Teachers that were born to teach are enrolled in schools that offer the best education to students, of course, these schools, majority being private, are located in the best neighborhoods where the affluent reside. One-on-one teaching is enforced, wisdom is appreciated, and most importantly they apply wisdom and don’t have to cram for standardized tests. Basically, they have the right to pave their paths with their brains. Contrary to what is offered to the low and middle income sectors.
A typical day in a “rough” school begins with police arriving in attempts to stop an out-of-control fight amongst young girls. When the bells rings, students run into classrooms and are not greeted by their professor because he or she is still writing emails on the school’s in-room PC. They announce a test for next week and provide the questions and answers to the test and ask their students to memorize the questions and answers so they are prepared for their exam. Now, who is supposed to learn in these conditions and environment?
My major point? If the rich employ middle and low-income people, what benefit are these business owners gaining if the education of their staff is a byproduct of teachers who don’t care and school systems that are simply obsessed with having students pass tests? Will there be a flood of wealthy people willing to “cover the phones and cash registers?”
Who is responsible to educate all class sectors with the highest level of passion and dedication within the most vital years of a person’s life? And now, even more of worse cases, cerebral professors with a taste for excellence who can make a difference, are out of jobs and in the unemployment lines due to budget cuts and school closures.
Many opinions say that government support of education seems to lead to bad consequences because they run the significant risk of supporting a bad system of education. True education requires above all else personal initiative and commitment, and government schooling tends to deaden personal commitment by depriving people of the responsibility of providing for their own education. Education of children tends to fall on the shoulders of people without the proper incentives or requisite knowledge to do the job well done—why should we allow politicians to take charge when they sometimes find it hard to even control their own political parties?
A common complaint of parents involved in the operations of the public school their children attend is that disappointingly few other parents are similarly involved. Low parental involvement in public education is a chronic problem. Why are so few parents involved? One explanation is that when the government takes on the responsibility of providing for the education of children, parents stop concerning themselves with it. The present system of government schooling—with its necessary monetary support by taxation, its required attendance and curriculum—attempts to control almost every aspect over which parents themselves might otherwise have had control.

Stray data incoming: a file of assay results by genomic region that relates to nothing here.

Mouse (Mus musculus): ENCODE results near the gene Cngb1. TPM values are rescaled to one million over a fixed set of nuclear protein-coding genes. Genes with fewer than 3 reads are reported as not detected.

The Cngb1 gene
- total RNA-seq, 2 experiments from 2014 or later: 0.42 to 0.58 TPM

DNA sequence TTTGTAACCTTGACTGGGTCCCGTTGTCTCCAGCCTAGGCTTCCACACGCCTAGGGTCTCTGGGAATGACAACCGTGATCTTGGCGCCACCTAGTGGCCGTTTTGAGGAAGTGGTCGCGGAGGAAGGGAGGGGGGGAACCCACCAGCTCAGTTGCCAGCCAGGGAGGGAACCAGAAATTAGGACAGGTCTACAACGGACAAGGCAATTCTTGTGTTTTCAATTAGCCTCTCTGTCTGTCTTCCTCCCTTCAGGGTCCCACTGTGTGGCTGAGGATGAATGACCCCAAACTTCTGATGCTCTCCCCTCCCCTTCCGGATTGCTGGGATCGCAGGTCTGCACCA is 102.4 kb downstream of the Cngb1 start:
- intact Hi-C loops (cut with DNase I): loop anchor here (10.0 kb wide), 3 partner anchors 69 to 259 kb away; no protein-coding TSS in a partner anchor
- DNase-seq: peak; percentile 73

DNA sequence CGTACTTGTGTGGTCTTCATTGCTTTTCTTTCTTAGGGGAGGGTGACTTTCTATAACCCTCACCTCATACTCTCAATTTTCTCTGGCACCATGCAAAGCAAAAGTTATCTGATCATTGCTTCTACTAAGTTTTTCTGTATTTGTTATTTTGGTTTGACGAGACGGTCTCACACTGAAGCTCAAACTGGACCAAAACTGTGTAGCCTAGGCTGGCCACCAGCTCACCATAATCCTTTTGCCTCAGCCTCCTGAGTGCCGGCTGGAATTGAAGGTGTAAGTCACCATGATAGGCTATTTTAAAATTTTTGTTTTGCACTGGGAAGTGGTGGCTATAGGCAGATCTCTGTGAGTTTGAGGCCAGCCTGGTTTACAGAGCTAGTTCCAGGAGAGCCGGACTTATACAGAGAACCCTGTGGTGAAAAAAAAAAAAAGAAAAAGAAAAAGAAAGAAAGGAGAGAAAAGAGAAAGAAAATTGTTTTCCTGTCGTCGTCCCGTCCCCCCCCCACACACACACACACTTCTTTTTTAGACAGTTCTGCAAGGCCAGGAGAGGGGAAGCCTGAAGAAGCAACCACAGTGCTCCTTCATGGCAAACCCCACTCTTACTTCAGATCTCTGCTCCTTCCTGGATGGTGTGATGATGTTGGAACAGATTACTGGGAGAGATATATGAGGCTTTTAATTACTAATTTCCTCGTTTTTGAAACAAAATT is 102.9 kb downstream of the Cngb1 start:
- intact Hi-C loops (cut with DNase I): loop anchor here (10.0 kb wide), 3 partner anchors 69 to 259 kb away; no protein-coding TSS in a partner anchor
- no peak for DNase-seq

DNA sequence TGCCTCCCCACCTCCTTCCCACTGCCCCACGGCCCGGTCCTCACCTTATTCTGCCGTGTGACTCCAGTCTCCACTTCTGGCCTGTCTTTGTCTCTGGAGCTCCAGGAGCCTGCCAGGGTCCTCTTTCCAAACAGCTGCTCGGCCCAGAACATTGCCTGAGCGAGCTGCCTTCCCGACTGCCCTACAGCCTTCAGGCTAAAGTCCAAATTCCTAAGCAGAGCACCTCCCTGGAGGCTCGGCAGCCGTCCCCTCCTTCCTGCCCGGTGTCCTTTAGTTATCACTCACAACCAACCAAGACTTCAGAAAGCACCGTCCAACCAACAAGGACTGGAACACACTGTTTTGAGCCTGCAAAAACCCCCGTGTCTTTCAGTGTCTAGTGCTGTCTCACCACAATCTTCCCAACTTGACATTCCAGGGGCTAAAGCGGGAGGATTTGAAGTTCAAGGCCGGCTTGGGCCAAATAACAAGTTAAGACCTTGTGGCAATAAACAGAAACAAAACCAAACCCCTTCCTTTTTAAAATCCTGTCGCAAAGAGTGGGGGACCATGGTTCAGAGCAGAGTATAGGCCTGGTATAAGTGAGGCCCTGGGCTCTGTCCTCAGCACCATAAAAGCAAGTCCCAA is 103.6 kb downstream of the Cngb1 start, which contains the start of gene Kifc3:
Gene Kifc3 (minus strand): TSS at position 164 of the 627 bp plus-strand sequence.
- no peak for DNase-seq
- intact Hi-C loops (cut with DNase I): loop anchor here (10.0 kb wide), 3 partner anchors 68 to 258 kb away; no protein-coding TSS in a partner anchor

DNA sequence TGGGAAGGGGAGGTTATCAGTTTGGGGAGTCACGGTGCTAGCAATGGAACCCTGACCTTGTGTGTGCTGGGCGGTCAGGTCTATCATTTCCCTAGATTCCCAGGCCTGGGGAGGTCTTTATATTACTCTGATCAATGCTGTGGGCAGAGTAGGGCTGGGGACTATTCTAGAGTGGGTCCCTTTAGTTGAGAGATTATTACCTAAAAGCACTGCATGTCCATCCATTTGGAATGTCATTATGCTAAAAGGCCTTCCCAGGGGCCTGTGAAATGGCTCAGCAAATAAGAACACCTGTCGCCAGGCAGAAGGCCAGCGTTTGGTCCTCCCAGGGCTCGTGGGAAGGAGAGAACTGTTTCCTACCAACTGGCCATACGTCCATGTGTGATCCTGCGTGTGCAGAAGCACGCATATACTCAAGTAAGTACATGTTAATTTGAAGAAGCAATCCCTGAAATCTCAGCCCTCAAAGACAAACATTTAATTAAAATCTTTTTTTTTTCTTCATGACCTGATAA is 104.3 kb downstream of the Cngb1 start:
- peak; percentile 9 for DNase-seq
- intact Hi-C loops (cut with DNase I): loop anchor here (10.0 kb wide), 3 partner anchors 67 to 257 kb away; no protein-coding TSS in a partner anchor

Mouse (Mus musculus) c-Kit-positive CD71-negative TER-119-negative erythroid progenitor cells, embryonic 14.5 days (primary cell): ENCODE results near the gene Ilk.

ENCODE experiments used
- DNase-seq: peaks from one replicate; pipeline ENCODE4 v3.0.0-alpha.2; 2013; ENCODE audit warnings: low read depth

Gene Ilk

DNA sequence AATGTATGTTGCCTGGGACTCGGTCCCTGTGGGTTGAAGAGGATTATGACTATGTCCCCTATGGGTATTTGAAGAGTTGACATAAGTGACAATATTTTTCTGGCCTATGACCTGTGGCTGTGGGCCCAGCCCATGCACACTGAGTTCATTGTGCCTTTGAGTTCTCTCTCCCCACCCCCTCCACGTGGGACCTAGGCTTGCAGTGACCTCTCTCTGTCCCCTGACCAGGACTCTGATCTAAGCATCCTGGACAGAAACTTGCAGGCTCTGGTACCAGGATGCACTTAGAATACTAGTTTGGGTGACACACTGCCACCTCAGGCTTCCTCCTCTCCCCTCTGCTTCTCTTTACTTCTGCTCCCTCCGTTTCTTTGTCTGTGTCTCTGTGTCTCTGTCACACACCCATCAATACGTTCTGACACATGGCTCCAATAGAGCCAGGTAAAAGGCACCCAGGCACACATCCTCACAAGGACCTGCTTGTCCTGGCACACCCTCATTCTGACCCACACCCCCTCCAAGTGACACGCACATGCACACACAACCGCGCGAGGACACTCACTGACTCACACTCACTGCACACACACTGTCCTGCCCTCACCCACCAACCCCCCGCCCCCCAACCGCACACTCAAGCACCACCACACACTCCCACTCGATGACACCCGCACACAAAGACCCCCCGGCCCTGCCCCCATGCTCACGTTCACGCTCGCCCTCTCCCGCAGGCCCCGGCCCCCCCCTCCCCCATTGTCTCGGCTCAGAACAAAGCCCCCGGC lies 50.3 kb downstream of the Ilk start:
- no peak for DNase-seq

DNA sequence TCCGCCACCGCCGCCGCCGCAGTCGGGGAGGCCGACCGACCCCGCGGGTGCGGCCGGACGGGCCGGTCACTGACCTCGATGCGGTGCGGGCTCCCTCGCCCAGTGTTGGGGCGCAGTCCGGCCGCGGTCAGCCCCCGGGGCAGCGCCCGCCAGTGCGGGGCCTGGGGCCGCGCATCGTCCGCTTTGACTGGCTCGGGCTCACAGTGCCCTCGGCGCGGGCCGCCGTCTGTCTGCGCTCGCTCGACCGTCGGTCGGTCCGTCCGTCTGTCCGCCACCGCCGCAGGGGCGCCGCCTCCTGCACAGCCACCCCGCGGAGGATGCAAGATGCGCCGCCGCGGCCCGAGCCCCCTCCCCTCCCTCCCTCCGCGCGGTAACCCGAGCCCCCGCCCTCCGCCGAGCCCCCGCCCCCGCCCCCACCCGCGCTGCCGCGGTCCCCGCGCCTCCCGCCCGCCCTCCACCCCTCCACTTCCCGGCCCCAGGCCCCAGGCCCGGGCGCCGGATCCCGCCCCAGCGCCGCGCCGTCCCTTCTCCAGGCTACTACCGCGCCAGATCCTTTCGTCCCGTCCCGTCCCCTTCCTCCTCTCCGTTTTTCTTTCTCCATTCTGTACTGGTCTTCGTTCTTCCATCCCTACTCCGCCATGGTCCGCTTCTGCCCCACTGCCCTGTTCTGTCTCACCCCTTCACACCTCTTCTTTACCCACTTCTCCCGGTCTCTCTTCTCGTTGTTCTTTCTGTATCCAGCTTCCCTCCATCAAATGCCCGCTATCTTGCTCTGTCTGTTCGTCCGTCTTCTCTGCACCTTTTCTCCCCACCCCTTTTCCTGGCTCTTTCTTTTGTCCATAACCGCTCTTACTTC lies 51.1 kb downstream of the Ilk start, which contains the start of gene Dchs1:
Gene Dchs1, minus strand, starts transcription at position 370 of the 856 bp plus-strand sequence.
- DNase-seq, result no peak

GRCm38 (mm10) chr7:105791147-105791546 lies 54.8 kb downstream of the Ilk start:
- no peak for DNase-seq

Parents do not decide on their own how much they are willing to pay or to whom, whether their children should or should not continue to attend school, or what the curriculum is. Even if they send their children to private schools, they must continue to pay for the government schools, and in most states private schools either receive government support, which entails various restrictions, or are otherwise regulated by the state in such matters as attendance and curriculum. In view of the limited scope for parental responsibility, it is not surprising that parents tend to dissociate themselves from what they might otherwise treat as a matter deserving great personal attention and commitment.
Americans across the political spectrum see the failure of the government school system in teaching the basics, such as reading, writing, math, science, and history. No matter how many tax dollars have been spent or reform proposals implemented, the performance of public-school students continues unabated. The fundamental role of public schooling is not to teach the basics but instead to instill obedience to the government’s authority.
Again, I bring up my major concern: What will happen if companies are led to hire stupid blue-collar workers because their primal education was not equivalent to those from better neighborhoods?